|Begin your college journey today!
Hopefully you’ve found some money to help pay for college tuition.
While I understand that some scholarships and/or grants may require you to apply to a college first, now is the time to seek out a particular college and apply. Most colleges have websites with a link from their homepage to an application form. Please note that some colleges have application fees that need to be submitted before your application will be considered for acceptance.
Community colleges, or junior colleges as they are sometimes called, allow potential students to attend 3 or 4 non-pre-requisite courses [about 12 credits] before needing to take the free Placement Test. A non-pre-requisite course is like Art Appreciation or Psychology. It’s a course that requires no math or science.
Without S.A.T. scores [Scholastic Assessment Tests], the Placement Test is necessary to be sure potential students have the background knowledge to handle college level courses. This test is made up of three parts: reading/comprehension, writing, and math. The Placement Test is free—the first time you take it. However, you may take it a second time, or a third, but there is a fee each time. This is a pass/fail test. You only take it again if you feel you can do better and pass a particular section. Basic skills courses are offered at all colleges to assist potential students in achieving college level math and writing. Yes, you need to pay for these basic skills courses, too. You may transfer in to college with prior course credit in math or science courses from another college and not need to take the Placement Test.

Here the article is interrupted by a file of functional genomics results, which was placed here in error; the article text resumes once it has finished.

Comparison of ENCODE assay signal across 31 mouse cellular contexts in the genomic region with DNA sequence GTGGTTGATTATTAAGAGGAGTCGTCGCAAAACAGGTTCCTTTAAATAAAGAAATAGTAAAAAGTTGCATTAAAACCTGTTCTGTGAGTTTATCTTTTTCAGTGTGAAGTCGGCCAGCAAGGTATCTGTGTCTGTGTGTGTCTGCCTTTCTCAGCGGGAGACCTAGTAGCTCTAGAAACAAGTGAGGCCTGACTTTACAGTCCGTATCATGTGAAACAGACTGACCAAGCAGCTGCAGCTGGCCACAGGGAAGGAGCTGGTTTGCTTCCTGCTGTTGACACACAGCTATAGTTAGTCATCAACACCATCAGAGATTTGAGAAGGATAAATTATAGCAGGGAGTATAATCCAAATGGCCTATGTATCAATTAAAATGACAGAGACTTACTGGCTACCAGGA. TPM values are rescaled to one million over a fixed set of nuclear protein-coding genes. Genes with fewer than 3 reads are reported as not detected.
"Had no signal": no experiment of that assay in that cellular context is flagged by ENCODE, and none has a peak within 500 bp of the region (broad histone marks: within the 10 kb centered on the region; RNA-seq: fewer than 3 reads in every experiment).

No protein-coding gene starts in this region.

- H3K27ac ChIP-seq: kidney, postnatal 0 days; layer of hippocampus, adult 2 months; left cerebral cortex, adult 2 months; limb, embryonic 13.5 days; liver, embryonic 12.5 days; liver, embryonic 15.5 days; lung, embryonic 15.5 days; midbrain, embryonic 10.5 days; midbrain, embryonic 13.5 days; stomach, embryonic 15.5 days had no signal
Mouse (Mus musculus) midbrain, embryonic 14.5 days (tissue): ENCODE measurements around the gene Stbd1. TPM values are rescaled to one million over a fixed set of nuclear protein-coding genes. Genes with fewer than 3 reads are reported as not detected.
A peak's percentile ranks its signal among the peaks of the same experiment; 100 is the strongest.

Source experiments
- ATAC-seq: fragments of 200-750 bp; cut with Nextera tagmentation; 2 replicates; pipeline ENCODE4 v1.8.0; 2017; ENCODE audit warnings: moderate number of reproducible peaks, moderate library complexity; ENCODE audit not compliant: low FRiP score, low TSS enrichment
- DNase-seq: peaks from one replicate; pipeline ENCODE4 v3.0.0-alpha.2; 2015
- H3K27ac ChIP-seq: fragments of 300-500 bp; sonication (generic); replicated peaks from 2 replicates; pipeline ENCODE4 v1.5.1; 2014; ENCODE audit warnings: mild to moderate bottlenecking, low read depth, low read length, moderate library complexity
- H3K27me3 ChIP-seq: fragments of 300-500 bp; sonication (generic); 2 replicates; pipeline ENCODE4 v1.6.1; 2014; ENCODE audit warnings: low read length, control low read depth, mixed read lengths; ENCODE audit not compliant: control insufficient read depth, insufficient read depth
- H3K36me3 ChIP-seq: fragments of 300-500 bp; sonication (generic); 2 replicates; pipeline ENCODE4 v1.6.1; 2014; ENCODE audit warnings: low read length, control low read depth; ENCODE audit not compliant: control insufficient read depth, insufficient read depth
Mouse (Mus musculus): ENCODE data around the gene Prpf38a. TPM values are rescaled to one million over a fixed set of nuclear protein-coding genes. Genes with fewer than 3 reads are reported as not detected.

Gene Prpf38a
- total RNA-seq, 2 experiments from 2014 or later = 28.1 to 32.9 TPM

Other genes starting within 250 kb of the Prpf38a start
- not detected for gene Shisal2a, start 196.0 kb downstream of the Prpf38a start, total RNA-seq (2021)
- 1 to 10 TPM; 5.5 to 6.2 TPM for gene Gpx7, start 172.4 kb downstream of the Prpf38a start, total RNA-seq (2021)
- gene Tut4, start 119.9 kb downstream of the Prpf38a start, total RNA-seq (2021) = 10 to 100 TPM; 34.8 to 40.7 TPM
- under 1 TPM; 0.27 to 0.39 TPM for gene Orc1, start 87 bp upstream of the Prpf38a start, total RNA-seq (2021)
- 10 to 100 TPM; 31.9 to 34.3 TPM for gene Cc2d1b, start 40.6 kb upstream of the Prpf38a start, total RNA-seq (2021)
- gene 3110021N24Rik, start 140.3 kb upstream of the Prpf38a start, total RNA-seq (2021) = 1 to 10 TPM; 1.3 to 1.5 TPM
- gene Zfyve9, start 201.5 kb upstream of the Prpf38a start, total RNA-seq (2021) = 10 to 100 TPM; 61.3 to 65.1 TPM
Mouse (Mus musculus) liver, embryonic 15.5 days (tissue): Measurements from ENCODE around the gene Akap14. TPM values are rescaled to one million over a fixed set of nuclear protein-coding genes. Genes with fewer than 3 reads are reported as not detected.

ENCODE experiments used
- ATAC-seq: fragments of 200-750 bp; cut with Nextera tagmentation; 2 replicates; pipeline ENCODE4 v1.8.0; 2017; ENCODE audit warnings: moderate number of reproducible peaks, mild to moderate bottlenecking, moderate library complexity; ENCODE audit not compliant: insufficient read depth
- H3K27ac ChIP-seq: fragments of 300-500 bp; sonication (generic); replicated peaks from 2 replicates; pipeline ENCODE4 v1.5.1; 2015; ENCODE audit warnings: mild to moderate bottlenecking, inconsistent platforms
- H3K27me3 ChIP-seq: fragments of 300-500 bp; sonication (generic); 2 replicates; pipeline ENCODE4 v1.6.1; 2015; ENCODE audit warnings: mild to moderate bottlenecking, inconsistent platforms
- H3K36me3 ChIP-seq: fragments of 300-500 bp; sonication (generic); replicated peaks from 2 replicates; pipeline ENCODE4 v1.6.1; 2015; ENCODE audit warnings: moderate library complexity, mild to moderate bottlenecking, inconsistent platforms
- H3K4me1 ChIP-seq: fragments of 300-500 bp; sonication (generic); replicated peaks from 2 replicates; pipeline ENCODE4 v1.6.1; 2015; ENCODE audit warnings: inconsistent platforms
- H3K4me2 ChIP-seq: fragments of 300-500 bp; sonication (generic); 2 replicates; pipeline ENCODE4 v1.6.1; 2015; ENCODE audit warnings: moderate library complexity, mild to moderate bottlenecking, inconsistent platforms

Once you are admitted to a college, or even before, you should consider a major, a course of study. Students may begin attending college without being matriculated, which means being enrolled in a particular course of study.
You can register for classes online. The courses listed on the web inform potential students if a requirement [another course] is necessary before taking that particular course.
Some colleges offer both Saturday and Sunday classes from about 8 a.m. to 3 p.m. in addition to weekday early morning [starting at 7 a.m.] and evening courses. Of course, online courses abound at colleges. Summer courses available at colleges are usually fifteen week courses compressed into about five to eight weeks, meeting approximately four times per week, day or evening. Compressed weekend courses can be found as well. There are non-compressed summer courses, too, usually about 12 weeks. I’ve attended both the compressed and the non-compressed versions of summer courses in my ten-year college journey.
So stick a pencil into the college pool of non-pre-requisite courses first if you’d like, and then get matriculated into a course of study and begin your own college journey to a bachelor’s degree. You’ll be glad you did.